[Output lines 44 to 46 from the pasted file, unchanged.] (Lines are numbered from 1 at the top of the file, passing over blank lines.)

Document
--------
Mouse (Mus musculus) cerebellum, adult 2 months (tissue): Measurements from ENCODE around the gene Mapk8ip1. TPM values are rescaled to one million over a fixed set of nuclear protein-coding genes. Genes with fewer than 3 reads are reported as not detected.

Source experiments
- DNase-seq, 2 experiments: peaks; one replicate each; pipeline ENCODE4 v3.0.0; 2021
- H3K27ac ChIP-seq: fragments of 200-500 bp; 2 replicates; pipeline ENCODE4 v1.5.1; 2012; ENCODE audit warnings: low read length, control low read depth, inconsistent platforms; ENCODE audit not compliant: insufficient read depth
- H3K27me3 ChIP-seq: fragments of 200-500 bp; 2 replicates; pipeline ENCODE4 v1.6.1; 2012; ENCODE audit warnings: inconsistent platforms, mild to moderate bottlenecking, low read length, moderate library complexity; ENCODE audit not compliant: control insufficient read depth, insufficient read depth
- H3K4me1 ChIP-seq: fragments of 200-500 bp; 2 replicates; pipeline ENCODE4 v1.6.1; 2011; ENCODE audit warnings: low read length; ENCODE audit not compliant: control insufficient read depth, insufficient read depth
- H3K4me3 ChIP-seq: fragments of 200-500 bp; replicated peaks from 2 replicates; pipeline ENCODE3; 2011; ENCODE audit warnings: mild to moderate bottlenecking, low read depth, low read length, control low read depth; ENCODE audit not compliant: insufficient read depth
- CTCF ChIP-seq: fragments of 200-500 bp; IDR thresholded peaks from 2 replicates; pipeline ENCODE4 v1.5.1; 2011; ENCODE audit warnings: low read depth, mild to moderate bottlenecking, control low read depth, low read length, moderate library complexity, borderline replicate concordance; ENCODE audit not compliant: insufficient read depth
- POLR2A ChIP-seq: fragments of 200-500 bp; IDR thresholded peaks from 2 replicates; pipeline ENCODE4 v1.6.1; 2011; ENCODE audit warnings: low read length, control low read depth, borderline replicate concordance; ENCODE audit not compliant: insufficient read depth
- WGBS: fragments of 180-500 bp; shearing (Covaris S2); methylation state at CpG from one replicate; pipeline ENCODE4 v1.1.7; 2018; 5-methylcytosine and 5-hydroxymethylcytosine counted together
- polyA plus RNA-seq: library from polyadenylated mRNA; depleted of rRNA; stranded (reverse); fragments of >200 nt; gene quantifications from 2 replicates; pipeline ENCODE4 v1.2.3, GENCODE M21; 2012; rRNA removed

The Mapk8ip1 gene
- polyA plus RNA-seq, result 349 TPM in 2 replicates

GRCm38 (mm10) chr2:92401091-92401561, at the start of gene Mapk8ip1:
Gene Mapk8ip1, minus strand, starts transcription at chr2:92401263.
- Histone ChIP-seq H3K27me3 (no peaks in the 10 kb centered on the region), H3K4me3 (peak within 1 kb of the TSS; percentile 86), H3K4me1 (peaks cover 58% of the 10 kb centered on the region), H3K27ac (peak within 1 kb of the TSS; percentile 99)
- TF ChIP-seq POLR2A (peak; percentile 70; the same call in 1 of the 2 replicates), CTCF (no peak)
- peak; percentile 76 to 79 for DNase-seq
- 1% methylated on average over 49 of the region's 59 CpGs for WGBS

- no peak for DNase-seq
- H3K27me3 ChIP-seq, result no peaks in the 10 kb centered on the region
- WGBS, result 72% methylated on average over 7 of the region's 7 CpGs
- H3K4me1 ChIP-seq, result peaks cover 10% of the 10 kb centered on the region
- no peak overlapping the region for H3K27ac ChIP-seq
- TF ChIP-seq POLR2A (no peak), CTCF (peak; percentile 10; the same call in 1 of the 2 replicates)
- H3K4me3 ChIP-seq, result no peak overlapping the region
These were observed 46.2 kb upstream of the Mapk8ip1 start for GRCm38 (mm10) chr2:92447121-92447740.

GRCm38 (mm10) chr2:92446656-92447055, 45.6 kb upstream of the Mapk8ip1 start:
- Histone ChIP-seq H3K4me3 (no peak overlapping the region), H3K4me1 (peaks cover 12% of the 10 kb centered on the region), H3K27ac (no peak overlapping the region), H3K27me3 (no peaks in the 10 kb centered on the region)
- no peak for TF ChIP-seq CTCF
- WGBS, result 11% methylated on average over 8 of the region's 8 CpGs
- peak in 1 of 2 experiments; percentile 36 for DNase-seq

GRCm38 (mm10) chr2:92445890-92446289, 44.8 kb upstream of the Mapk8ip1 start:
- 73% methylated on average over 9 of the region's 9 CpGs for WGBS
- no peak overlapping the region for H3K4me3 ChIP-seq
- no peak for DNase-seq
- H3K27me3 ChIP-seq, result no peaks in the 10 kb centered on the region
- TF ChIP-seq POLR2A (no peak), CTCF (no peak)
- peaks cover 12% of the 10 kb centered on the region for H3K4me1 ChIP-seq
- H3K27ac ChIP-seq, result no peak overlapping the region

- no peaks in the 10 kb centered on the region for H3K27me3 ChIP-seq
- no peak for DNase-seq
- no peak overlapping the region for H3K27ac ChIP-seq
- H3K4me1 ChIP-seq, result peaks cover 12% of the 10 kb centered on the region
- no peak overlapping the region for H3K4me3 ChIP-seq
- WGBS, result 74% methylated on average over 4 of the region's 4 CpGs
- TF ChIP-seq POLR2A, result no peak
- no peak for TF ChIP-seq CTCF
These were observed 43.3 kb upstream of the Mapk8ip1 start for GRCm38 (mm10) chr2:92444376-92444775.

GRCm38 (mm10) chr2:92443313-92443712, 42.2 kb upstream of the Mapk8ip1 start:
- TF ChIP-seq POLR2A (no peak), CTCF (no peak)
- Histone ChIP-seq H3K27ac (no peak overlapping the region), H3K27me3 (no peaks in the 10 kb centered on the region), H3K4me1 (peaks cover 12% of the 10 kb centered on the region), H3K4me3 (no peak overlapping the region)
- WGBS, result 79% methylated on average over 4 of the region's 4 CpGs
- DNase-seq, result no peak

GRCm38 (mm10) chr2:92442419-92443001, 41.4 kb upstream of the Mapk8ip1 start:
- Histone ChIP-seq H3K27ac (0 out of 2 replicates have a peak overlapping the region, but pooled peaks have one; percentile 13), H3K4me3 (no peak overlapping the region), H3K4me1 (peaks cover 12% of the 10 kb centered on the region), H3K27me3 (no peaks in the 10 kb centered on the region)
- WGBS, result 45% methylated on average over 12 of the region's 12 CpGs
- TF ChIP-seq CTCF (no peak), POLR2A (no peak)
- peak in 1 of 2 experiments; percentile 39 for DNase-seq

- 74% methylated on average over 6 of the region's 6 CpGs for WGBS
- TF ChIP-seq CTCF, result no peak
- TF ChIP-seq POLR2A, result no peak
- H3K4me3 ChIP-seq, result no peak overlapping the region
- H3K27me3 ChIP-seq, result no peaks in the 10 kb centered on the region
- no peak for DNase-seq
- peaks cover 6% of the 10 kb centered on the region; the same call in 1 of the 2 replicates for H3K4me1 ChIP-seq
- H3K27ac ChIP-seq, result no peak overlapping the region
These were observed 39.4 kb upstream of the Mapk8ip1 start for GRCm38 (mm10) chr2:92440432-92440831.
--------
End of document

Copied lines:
- H3K4me1 ChIP-seq, result peaks cover 12% of the 10 kb centered on the region
- no peak overlapping the region for H3K4me3 ChIP-seq
- WGBS, result 74% methylated on average over 4 of the region's 4 CpGs